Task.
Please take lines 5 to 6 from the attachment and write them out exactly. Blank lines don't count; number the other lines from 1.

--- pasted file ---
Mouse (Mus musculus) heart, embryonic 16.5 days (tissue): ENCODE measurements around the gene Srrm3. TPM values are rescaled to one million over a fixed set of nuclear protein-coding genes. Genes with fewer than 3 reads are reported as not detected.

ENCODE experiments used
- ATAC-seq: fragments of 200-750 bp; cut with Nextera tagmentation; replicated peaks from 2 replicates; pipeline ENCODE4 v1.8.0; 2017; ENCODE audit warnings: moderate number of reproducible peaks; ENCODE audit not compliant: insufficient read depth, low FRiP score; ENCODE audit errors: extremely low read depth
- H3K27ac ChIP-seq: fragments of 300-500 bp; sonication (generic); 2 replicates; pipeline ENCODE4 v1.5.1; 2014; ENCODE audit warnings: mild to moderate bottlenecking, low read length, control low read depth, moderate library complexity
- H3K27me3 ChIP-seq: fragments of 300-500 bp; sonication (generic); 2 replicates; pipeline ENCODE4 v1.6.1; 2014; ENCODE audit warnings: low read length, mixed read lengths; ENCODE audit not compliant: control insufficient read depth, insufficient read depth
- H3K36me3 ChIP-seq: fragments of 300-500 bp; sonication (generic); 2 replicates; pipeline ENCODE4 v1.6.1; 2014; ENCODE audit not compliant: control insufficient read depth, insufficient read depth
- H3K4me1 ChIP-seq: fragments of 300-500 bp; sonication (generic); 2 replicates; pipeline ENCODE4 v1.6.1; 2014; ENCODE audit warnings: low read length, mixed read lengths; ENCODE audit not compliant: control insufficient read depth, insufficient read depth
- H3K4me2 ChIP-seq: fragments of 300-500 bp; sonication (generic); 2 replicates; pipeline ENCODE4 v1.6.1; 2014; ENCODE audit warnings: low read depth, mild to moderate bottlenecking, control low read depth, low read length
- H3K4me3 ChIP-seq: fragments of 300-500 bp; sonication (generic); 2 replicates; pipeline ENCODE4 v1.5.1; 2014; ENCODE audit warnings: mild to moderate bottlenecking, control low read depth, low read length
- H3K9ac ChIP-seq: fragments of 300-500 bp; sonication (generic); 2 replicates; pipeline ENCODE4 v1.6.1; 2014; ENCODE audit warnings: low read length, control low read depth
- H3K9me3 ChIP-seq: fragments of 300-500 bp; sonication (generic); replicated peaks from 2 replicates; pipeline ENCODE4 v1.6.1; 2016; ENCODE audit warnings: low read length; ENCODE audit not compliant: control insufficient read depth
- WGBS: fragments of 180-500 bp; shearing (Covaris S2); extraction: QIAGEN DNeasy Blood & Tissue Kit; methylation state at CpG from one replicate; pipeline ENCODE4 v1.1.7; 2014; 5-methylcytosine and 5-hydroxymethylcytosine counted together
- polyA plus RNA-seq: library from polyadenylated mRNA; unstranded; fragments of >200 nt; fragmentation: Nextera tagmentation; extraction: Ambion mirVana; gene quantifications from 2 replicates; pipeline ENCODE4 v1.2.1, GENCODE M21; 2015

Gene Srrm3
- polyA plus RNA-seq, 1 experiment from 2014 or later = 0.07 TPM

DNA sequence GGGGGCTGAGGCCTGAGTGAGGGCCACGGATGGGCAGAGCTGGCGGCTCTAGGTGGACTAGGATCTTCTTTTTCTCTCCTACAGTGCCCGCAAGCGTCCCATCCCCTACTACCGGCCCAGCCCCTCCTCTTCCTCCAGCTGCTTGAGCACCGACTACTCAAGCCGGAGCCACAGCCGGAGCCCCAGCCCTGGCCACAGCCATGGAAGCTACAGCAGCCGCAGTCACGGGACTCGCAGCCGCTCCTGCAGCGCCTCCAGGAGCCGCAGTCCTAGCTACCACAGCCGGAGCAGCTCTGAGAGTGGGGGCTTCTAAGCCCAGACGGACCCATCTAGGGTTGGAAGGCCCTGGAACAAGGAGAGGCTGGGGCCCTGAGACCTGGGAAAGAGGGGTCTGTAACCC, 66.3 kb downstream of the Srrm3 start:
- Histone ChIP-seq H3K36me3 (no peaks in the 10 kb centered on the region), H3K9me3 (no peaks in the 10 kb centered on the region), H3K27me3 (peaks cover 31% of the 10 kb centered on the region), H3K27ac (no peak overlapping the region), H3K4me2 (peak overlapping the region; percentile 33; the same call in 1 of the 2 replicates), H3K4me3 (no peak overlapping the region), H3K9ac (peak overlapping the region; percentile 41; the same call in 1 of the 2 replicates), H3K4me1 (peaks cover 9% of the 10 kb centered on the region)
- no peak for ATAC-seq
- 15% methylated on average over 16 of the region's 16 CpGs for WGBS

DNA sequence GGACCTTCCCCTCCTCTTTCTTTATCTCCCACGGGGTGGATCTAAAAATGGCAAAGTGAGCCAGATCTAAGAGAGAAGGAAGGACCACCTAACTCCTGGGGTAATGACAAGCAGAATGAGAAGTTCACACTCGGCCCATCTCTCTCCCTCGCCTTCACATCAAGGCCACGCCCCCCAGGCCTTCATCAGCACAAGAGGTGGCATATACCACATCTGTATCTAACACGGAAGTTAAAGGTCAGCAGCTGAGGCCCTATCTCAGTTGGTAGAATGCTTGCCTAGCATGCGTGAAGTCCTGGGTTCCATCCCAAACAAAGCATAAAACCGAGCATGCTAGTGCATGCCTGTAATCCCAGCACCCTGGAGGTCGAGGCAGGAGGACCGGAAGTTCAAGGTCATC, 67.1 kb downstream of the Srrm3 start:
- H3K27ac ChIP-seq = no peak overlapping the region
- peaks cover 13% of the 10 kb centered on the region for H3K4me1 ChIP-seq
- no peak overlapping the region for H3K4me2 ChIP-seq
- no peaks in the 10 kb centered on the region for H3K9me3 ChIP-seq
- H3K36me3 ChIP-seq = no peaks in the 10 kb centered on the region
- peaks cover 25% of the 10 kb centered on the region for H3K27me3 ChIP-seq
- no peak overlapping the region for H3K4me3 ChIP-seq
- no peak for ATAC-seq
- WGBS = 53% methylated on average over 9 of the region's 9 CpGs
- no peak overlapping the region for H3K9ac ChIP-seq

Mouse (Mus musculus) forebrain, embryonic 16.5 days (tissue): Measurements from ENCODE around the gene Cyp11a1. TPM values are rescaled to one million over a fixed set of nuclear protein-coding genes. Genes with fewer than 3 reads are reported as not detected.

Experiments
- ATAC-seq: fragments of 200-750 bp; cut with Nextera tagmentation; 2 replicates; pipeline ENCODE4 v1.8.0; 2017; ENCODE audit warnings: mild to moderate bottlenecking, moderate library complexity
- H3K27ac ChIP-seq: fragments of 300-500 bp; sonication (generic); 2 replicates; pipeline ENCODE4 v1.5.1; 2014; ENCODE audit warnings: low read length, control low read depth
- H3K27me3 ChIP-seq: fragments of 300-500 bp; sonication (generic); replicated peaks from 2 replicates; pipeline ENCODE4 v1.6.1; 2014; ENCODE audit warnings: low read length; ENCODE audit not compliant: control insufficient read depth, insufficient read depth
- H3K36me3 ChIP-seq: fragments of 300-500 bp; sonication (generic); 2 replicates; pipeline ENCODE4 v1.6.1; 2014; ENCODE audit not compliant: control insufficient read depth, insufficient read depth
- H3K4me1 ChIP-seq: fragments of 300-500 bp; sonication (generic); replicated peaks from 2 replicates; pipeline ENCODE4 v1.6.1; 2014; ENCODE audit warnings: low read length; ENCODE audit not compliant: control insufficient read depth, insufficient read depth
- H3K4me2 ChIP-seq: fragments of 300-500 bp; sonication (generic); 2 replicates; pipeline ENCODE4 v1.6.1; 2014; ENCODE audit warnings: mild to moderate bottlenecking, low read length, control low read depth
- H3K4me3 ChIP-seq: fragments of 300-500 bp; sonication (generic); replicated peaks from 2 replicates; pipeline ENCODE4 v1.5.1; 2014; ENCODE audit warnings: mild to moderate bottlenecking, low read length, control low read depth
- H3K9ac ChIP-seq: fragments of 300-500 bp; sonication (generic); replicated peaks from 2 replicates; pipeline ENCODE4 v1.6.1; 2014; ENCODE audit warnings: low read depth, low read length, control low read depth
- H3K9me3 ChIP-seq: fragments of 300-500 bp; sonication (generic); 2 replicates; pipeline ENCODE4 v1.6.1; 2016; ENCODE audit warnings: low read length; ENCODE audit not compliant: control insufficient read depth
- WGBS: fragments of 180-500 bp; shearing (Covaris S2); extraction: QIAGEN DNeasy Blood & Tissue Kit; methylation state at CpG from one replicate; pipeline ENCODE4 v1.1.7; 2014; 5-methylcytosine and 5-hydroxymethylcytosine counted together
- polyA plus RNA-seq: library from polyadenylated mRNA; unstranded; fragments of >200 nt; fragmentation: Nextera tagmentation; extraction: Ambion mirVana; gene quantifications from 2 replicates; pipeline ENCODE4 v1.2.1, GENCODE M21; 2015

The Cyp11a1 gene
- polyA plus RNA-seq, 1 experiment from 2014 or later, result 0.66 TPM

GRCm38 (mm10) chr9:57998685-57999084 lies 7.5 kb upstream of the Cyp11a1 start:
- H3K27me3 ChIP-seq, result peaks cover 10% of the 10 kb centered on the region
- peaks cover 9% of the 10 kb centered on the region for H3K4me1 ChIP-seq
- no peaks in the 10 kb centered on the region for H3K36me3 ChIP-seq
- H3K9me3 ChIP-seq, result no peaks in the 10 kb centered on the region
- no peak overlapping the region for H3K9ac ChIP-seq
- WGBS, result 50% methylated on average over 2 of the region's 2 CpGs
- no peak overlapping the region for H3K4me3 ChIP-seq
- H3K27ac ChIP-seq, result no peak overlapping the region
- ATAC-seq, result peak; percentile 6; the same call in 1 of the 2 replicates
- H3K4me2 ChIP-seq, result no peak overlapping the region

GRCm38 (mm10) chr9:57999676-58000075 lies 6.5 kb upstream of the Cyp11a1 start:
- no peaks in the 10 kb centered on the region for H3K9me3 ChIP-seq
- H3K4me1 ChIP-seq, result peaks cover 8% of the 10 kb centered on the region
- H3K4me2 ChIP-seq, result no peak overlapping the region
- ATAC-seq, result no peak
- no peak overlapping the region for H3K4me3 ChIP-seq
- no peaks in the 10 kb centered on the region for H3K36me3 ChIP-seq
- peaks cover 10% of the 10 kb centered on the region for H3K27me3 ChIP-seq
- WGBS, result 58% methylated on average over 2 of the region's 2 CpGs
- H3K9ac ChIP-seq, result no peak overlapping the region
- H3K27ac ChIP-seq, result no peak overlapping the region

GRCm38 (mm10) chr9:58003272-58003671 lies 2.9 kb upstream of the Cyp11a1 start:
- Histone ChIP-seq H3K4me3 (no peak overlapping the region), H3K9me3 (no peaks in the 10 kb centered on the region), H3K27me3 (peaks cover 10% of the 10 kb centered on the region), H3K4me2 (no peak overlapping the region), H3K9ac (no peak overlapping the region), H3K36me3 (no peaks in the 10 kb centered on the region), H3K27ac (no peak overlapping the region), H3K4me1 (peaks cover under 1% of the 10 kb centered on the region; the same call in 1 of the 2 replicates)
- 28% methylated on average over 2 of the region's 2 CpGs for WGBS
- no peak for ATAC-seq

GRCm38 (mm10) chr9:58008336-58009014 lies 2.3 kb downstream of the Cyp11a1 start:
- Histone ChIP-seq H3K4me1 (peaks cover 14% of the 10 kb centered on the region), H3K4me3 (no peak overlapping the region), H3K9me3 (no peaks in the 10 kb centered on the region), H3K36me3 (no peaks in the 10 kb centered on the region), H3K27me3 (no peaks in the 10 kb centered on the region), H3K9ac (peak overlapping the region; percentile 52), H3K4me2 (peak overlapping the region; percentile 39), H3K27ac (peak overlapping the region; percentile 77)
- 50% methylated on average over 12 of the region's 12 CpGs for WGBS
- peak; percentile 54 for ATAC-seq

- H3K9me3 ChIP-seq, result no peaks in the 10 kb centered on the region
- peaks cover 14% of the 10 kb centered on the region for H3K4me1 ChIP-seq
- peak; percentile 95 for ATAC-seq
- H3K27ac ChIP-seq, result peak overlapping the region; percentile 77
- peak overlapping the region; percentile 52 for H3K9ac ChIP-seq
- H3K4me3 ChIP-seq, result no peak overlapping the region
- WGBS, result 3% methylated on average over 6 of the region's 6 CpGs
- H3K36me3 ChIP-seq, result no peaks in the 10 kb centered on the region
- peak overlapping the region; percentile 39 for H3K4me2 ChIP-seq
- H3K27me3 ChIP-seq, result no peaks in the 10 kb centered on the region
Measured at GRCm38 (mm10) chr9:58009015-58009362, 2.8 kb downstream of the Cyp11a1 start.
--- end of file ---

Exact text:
- H3K27me3 ChIP-seq: fragments of 300-500 bp; sonication (generic); 2 replicates; pipeline ENCODE4 v1.6.1; 2014; ENCODE audit warnings: low read length, mixed read lengths; ENCODE audit not compliant: control insufficient read depth, insufficient read depth
- H3K36me3 ChIP-seq: fragments of 300-500 bp; sonication (generic); 2 replicates; pipeline ENCODE4 v1.6.1; 2014; ENCODE audit not compliant: control insufficient read depth, insufficient read depth